In unimportant matters of state as in dress, Salisbury was inclined to be casual. Once when two clergymen with similar names were candidates for a vacant bishopric, he appointed the one not recommended by the Archbishop of Canterbury, and this being sorrowfully drawn to his attention, he said, “Oh, I daresay he will do just as well.” He reserved high seriousness for serious matters only, and the most serious to him was the maintenance of aristocratic influence and executive power, not for its own sake, but because he believed it to be the only element capable of holding the nation united against the rising forces of democracy which he saw “splitting it into a bundle of unfriendly and distrustful fragments.”
Class war and irreligion were to him the greatest evils and for this reason he detested Socialism, less for its menace to property than for its preaching of class war and its basis in materialism, which meant to him a denial of spiritual values. He did not deny the need of social reforms, but believed they could be achieved through the interplay and mutual pressures of existing parties. The Workmen’s Compensation Act, for one, making employers liable for work-sustained injuries, though denounced by some of his party as interference with private enterprise, was introduced and passed with his support in 1897.
He fought all proposals designed to increase the political power of the masses. When still a younger son, and not expecting to succeed to the title, he had formulated his political philosophy in a series of some thirty articles which were published in the Quarterly Review in the early 1860’s, when he was in his thirties. Against the growing demand at that time for a new Reform law to extend the suffrage, Lord Robert Cecil, as he then was, had declared it to be the business of the Conservative party to preserve the rights and privileges of the propertied class as the “single bulwark” against the weight of numbers. To extend the suffrage would be, as he saw it, to give the working classes not merely a voice in Parliament but a preponderating one that would give to “mere numbers a power they ought not to have.” He deplored the Liberals’ adulation of the working class “as if they were different from other Englishmen” when in fact the only difference was that they had less education and property and “in proportion as the property is small the danger of misusing the franchise is great.” He believed the workings of democracy to be dangerous to liberty, for under democracy “passion is not the exception but the rule” and it was “perfectly impossible” to commend a farsighted passionless policy to “men whoseminds are unused to thought and undisciplined to study.” To widen the suffrage among the poor while increasing taxes upon the rich would end, he wrote, in a complete divorce of power from responsibility; “the rich would pay all the taxes and the poor make all the laws.”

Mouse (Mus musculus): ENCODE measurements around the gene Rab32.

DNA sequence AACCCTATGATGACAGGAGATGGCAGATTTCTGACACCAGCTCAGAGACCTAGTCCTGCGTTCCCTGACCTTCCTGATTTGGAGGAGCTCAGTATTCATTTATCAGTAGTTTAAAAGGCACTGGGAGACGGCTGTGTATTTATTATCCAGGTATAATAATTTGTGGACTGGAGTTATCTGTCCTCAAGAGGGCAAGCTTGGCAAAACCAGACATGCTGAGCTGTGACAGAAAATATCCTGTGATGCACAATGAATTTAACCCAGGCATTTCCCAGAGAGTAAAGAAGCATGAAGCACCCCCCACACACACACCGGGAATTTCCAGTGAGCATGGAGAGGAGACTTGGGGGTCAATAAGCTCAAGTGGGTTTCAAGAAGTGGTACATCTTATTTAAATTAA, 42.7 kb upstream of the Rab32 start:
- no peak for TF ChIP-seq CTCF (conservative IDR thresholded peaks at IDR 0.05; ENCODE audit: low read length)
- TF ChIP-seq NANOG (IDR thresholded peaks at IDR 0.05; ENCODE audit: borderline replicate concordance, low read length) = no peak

He did not believe in political equality. There was the multitude, he said, and there were “natural” leaders. “Always wealth, in some countries birth, in all countries intellectual power and culture mark out the man to whom, in a healthy state of feeling, a community looks to undertake its government.” These men had the leisure for it and the fortune, “so that the struggles for ambition are not defiled by the taint of sordid greed.… They are the aristocracy of a country in the original and best sense of the word.… The important point is, that the rulers of a country should be taken from among them,” and as a class they should retain that “political preponderance to which they have every right that superior fitness can confer.”
So sincere and certain was his conviction of that “superior fitness” that in 1867 when the Tory Government espoused the Second Reform Bill, which doubled the electorate and enfranchised workingmen in the towns, Salisbury at thirty-seven flung away Cabinet office within a year of first achieving it rather than be party to what he considered a betrayal and surrender of Conservative principles. His party’s reversal, engineered by Disraeli in a neat enterprise both to “dish the Whigs” and to meet political realities, was regarded with abhorrence by Lord Cranborne (as Lord Robert Cecil had then become, his elder brother having died in 1865). Though it might ruin his career he resigned as Secretary for India and in a bitter and serious speech spoke out in the House against the policy of the party’s leaders, Lord Derby and Mr. Disraeli. He begged the members not to do for political advantage what would ultimately destroy them as a class. “The wealth, the intelligence, the energy of the community, all that has given you that power which makes you so proud of your nation and which makes the deliberations of this House so important, will be numerically absolutely overmatched.” Issues would arise in which the interests of employers and employed would clash and could only be decided by political force, “and in that conflict of political force you are pitting an overwhelming number of employed against a hopeless minority of employers.” The outcome would “reduce to political insignificance and extinction the classes which have hitherto contributed so much to the greatness and prosperity of their country.”